To get rid of cramps, drink 2 oz or more of pickle juice as soon as possible once the cramp starts, and while waiting for the pickle juice to stop the cramp, try the other strategies listed below to help stop the cramp faster.

Other Strategies for Getting Rid Of Cramps

If drinking pickle juice to stop cramps sounds like too much of a stretch to you, or you want to pair multiple cramp reducing strategies together, then here are some other methods which can help prevent cramps and make them go away as quickly as possible.


If you got a muscle cramp from working out too hard, or from severe muscular fatigue, believe it or not, but just resting helps a ton. Take a five minute breather and go a bit easier on yourself upon resuming exercise.

Stay Hydrated

Drinking enough water to ensure you do not become dehydrated is one preventative measure you can take to hopefully avoid cramps from exercising based off of the electrolyte theory. While there is no recommended guideline of how much water to drink daily, luckily our bodies figured that out a long time ago by making us thirsty, so in conclusion, drink water when you get thirsty. The dehydration, exercise induced cramps theory has again come under recent scrutiny, but drinking enough water is never a bad thing.

Eat a healthy diet with plenty of potassium and magnesium

If you eat a healthy diet, which happens to be rich in potassium, magnesium, and other electrolytes, from sources such as potatoes, nuts, and fish, you probably don’t need to drink a sports drink like Gatorade every time you go on a run or workout. Save your money and actually purchase supplements that noticeably work. Again the electrolyte theory is currently under academic scrutiny, but until thoroughly disproved, it never hurts to eat healthy just in case (and I did notice I stopped getting as many calf cramps during swim practice when I ate a banana for extra potassium everyday).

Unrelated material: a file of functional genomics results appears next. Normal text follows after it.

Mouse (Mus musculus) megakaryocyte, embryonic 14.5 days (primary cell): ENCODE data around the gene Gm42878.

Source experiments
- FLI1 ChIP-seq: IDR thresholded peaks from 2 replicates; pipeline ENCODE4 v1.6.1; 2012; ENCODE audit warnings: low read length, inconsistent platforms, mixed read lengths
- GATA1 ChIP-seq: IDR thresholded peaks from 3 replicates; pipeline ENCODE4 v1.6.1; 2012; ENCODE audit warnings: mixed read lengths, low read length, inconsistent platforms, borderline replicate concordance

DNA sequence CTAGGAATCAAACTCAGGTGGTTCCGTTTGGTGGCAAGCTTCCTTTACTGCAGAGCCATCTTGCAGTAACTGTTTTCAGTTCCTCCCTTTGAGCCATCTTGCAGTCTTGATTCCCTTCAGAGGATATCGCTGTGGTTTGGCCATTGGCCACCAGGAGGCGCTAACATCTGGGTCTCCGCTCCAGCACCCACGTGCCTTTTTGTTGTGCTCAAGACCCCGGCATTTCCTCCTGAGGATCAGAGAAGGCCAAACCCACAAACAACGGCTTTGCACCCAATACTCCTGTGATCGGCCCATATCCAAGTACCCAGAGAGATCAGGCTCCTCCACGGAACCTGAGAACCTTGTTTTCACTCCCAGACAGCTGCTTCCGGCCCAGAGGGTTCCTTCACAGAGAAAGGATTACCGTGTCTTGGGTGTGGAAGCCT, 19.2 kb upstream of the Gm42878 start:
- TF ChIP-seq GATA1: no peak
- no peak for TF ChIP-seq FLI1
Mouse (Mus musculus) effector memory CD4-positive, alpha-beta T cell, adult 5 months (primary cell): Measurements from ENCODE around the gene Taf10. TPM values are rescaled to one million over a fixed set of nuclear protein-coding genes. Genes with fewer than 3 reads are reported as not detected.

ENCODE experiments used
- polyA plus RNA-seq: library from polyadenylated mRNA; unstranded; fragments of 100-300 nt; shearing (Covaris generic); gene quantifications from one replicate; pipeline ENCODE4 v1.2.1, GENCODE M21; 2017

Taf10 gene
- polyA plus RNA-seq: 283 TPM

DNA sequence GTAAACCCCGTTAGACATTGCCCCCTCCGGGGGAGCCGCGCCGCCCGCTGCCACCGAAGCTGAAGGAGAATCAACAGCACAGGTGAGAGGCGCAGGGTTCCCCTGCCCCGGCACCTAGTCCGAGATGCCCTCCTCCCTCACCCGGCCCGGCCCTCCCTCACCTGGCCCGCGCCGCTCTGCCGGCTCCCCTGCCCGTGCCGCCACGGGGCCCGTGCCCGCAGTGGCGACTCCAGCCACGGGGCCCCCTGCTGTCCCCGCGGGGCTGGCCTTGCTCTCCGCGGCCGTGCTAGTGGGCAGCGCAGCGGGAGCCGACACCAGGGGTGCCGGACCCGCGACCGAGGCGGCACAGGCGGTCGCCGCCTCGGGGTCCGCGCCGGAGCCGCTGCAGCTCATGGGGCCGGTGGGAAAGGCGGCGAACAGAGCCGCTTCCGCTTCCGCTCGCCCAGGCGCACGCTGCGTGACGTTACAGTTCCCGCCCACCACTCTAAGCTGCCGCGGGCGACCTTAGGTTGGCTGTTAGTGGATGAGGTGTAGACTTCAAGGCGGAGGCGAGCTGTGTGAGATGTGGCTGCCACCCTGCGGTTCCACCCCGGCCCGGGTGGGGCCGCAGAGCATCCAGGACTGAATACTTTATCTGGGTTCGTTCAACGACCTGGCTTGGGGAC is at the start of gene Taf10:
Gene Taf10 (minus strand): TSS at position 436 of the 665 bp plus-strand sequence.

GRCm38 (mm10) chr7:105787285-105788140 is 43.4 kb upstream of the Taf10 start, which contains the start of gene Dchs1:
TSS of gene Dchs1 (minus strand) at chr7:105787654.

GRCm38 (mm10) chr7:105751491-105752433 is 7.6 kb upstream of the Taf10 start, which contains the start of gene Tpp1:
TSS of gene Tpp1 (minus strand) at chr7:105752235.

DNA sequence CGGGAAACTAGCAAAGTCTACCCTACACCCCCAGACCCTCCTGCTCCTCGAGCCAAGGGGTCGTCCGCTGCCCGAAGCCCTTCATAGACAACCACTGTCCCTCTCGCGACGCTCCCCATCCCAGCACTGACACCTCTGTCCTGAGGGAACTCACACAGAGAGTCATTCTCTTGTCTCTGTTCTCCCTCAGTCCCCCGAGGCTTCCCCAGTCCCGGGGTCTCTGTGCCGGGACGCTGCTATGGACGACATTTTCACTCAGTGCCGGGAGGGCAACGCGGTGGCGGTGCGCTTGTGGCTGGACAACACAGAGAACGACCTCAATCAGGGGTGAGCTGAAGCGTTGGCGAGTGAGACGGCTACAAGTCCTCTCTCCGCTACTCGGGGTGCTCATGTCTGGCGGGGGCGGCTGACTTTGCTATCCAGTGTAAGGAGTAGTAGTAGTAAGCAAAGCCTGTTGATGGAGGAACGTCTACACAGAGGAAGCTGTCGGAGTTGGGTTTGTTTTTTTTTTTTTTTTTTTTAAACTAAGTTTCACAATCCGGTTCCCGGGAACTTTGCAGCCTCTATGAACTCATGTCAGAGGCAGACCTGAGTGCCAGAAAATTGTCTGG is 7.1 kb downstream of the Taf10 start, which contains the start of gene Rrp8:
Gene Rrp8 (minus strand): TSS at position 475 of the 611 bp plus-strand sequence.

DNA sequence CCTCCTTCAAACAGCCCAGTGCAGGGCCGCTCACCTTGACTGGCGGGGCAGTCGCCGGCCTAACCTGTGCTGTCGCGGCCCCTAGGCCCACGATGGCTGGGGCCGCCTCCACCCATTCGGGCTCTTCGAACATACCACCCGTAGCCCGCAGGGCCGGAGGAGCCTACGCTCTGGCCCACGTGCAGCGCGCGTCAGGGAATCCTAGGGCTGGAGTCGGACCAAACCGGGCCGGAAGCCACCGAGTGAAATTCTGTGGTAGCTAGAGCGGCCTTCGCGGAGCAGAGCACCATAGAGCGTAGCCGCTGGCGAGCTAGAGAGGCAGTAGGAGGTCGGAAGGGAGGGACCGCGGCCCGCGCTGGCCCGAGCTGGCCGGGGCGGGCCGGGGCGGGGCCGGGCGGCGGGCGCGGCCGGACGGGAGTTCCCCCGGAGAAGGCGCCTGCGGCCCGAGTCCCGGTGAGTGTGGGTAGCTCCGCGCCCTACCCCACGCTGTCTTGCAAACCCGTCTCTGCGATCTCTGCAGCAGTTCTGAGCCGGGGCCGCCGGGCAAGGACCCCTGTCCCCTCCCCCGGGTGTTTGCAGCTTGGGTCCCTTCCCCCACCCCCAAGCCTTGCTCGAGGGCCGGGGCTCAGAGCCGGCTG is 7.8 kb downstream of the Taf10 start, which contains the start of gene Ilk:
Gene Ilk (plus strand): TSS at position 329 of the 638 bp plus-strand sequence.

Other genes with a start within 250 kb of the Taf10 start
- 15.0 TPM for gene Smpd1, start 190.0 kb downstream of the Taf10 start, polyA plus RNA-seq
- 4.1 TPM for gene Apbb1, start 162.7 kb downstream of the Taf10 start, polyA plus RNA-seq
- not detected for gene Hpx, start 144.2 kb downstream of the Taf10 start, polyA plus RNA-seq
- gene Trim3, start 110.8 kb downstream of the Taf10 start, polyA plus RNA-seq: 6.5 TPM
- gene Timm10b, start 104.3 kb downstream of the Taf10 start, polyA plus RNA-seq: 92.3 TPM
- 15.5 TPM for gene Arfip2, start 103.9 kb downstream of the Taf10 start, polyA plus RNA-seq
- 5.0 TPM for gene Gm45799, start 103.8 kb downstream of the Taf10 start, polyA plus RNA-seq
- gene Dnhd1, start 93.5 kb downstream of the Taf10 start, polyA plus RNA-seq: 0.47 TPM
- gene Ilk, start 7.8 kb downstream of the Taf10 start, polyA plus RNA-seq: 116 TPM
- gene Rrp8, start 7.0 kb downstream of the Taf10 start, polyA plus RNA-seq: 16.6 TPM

If you get a cramp, one of the most well known ways to get rid of it is to slowly stretch the affected muscle(s). This works especially well for the leg muscles, but it is by no means an immediate or a guaranteed solution. When I often got calf cramps from swimming in high school, it usually took me 5-10 minutes to stretch out my calf and get back in the pool, and oftentimes I would get another calf cramp in the same leg in just minutes.

Flex the Antagonist Muscle

Related to the hypothesis of how pickle juice is effective in stopping exercise induced cramps, one little known trick which helps in stopping cramps is to flex the antagonist muscle opposite the muscle that is cramping. A good example would be if your quadriceps are cramping, flex the hamstrings as hard as possible. By contracting the antagonist muscle, you activate the golgi tendon organ (GTO) in the cramping muscle. The GTO is responsible for making sure a muscle doesn’t contract too hard and has the ability to relax. Often cramps happen when the GTO is inhibited from firing, so reawakening the GTO allows the cramping muscle to relax, and the end result is that intense muscle contractions stop.

Pickle Juice for GAINS

If you’ve been thoroughly convinced of the miraculous effects that pickle juice has on exercise induced cramps, and the fact that less cramps = more gains, then you better start saving the brine from your favorite pickle brand. If you don’t like pickles, you can always buy Pickle Juice Sport’s Drinks, but I would rather risk the embarrassment and bum some free leftover pickle juice from my friends or family.








Stefan Burns is a fitness, nutrition, and powerlifting buff. He created Strength Cooperative as a way for hardworking, natural lifters to share advice on how THEY got results in the gym. Follow Strength Cooperative on Facebook and Instagram.

Stefan Burns
Fitness, nutrition, and powerlifting buff. Created Strength Cooperative as a way for hardworking, natural lifters to share advice on how THEY got results in the gym.